Sissman Reads His Poetry Before Harvard Phi Betas
"Aging, grey, in the cloud-shadows of Commencement Day," L. E. Sissman '18 returned to Sanders yesterday to address the literary exercises of the Harvard chapter of Phi Beta Kappa, Alpha of Massachusetts.
Sissman, the insurance man turned poet, read a semi-autobiographical poem in seven parts, "Temporary Measures: A Book of Hours," which he had composed for the occasion. The poem recounted Sissman's life, from Lowell R-34 to "the stars which swallow us in distance now and soon enough in death."
"Temporary Measures" rang with echoes of Shakespeare, Frost and Lowell, but spoke only of Sissman. The speaker who followed, John M. Blum '43, Fellow of Harvard College, also spoke of his life, and of the changes which have occurred in the world since his graduation. Blum spoke of the "age of heroes" which was transpiring while he was in College, of the soldiers in the Second World War.
No Brave New World
"As sons of neighbors, athletes and farm boys-unintellectual, mechanically adept-they did not fight for the Brave New World... There was no sense of the great cause," Blum said.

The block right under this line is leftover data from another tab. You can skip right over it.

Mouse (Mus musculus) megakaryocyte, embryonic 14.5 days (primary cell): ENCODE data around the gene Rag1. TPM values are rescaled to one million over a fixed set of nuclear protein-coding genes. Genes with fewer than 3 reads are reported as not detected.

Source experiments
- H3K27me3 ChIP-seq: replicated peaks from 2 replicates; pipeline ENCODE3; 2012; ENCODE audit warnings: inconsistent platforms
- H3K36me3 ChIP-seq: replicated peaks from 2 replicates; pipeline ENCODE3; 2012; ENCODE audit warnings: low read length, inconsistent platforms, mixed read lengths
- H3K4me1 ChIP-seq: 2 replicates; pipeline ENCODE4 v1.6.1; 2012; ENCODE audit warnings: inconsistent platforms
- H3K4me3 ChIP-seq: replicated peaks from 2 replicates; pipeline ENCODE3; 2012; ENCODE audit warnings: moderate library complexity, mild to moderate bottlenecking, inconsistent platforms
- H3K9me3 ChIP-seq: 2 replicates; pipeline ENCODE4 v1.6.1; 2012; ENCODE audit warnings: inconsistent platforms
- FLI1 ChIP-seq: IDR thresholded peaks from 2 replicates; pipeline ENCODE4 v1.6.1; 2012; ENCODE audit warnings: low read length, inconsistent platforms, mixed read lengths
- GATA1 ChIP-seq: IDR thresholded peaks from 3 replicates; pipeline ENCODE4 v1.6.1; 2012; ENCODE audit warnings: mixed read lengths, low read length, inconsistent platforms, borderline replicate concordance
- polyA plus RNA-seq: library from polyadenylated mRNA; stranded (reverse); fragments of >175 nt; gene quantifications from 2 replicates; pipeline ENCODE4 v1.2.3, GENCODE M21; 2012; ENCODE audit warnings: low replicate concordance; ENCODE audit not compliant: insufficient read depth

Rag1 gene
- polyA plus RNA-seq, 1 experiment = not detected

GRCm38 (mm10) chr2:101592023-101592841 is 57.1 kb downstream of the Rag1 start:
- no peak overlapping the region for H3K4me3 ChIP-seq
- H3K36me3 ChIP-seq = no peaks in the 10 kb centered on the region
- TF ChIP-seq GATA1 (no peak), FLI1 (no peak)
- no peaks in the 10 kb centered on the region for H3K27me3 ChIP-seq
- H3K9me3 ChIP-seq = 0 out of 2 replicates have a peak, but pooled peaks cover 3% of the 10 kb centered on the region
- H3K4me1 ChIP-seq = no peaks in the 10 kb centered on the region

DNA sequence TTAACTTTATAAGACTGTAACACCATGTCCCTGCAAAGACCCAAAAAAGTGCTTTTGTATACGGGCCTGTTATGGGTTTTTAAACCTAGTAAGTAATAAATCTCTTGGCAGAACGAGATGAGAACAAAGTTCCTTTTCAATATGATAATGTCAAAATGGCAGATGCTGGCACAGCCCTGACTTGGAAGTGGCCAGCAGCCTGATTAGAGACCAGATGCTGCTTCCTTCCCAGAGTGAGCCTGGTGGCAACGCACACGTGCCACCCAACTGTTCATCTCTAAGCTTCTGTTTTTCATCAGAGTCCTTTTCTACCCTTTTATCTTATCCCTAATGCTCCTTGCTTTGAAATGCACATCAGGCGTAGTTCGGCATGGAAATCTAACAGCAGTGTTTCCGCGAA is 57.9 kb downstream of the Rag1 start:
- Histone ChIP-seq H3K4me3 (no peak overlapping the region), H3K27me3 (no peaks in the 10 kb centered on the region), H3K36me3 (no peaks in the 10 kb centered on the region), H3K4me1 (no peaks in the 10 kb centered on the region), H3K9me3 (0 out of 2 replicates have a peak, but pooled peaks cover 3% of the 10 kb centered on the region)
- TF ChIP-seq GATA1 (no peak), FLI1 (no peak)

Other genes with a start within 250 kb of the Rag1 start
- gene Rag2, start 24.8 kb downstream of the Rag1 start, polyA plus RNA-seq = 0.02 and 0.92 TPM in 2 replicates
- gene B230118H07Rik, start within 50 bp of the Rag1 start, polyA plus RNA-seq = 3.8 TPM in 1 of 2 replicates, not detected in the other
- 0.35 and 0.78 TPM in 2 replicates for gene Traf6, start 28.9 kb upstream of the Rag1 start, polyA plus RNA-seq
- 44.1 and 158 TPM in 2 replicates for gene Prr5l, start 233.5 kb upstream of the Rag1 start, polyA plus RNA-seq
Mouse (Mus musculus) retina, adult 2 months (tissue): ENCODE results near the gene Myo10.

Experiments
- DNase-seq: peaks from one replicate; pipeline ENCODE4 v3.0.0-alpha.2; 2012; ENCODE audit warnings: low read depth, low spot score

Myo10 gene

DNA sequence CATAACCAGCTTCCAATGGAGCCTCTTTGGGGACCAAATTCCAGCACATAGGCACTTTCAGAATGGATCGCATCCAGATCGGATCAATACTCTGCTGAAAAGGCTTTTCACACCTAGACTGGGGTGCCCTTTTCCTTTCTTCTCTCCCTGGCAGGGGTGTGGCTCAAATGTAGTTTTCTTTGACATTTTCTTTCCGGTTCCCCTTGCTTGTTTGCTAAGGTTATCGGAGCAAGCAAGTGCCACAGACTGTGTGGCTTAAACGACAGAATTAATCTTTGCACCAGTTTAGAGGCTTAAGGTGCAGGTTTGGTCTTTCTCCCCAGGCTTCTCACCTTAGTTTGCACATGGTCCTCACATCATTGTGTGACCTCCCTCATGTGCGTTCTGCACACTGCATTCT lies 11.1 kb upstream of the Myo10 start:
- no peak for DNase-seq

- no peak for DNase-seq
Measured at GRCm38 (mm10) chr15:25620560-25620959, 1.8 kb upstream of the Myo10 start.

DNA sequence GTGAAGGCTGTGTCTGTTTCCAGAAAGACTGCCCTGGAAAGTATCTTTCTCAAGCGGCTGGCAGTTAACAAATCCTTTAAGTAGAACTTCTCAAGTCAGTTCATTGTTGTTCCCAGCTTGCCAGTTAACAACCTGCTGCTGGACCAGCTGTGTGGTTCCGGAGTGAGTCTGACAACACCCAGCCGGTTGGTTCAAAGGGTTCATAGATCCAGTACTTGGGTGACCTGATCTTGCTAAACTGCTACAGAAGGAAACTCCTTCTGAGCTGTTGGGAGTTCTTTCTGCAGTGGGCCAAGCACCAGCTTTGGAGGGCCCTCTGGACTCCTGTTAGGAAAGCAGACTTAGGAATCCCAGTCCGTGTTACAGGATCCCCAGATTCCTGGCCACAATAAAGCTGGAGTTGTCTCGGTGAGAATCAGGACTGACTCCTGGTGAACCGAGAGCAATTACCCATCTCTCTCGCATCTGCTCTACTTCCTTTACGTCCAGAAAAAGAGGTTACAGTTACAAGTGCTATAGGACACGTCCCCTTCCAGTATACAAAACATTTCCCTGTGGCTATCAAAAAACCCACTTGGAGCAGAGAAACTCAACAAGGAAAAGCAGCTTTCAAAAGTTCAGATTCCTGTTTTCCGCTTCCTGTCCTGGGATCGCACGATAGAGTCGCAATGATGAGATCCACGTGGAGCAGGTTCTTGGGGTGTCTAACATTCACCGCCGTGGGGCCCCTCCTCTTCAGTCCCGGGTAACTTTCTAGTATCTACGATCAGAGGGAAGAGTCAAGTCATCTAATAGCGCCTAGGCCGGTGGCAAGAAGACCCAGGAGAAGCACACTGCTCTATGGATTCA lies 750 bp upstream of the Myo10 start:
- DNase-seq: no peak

Blum pointed to the writings of John Hersey and Norman Mailer '43 to explain the widening sense of disgust in which war is viewed. He cited the late General George Patton as the prototype of the "unintellectual" warrior, interested only in destruction.
In conclusion, Blum stated that the new generation has brought with it new heroes-heroes of the counterculture, not soldiers. "Where have all the heroes gone?... Gone from soldiering, every one," he said.
At the conclusion of the ceremony, President Pusey was presented with an inscribed copy of the official history of the Harvard chapter of Phi Beta Kappa. M. J. R.